define_variance_wrapper: Define a variance estimation wrapper

Description Usage Arguments Details Value Author(s) References See Also Examples

View source: R/define_variance_wrapper.R

Description

Given a variance estimation function (specific to a survey), define_variance_wrapper defines a variance estimation wrapper easier to use (e.g. automatic domain estimation, linearization).

Usage

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define_variance_wrapper(
  variance_function,
  reference_id,
  reference_weight,
  default_id = NULL,
  technical_data = NULL,
  technical_param = NULL,
  objects_to_include = NULL
)

Arguments

variance_function

An R function. It is the methodological workhorse of the variance estimation: from a set of arguments including the variables of interest (see below), it should return a vector of estimated variances. See Details.

reference_id

A vector containing the ids of all the responding units of the survey. It can also be an unevaluated expression (enclosed in quote()) to be evaluated within the execution environment of the wrapper. It is compared with default$id (see below) to check whether some observations are missing in the survey file. The matrix of variables of interest passed on to variance_function has reference_id as rownames and is ordered according to its values.

reference_weight

A vector containing the reference weight of the survey. It can also be an unevaluated expression (enclosed in quote()) to be evaluated within the execution environment of the wrapper.

default_id

A character vector of length 1, the name of the default identifying variable in the survey file. It can also be an unevaluated expression (enclosed in quote()) to be evaluated within the survey file.

technical_data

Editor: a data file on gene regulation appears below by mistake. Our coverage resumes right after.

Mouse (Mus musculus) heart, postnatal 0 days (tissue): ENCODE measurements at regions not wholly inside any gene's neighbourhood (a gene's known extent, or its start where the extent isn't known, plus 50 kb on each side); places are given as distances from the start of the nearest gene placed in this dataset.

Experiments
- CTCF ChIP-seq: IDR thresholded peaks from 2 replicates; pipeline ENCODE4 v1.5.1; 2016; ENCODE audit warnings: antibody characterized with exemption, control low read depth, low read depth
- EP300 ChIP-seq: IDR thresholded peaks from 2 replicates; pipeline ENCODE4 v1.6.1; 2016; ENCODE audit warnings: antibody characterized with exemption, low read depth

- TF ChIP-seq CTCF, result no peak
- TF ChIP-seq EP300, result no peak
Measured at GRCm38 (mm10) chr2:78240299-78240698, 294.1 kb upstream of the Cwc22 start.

A named list of technical data needed to perform the variance estimation (e.g. sampling strata, first- or second-order probabilities of inclusion, estimated response probabilities, calibration variables). Its names should match the names of the corresponding arguments in variance_function.

technical_param

A named list of technical parameters used to control some aspect of the variance estimation process (e.g. alternative methodology). Its names should match the names of the corresponding arguments in variance_function.

objects_to_include

(Advanced use) A character vector indicating the name of additional R objects to include within the variance wrapper.

Details

Defining variance estimation wrappers is the key feature of the gustave package. It is the workhorse of the ready-to-use qvar function and should be used directly to handle more complex cases (e.g. surveys with several stages or balanced sampling).

Analytical variance estimation is often difficult to carry out by non-specialists owing to the complexity of the underlying sampling and estimation methodology. This complexity yields complex variance estimation functions which are most often only used by the sampling expert who actually wrote them. A variance estimation wrapper is an intermediate function that is "wrapped around" the (complex) variance estimation function in order to provide the non-specialist with user-friendly features (see examples):

define_variance_wrapper allows the sampling expert to define a variance estimation wrapper around a given variance estimation function and set its default parameters. The produced variance estimation wrapper is standalone in the sense that it contains all technical data necessary to carry out the estimation (see technical_data).

The arguments of the variance_function fall into three types: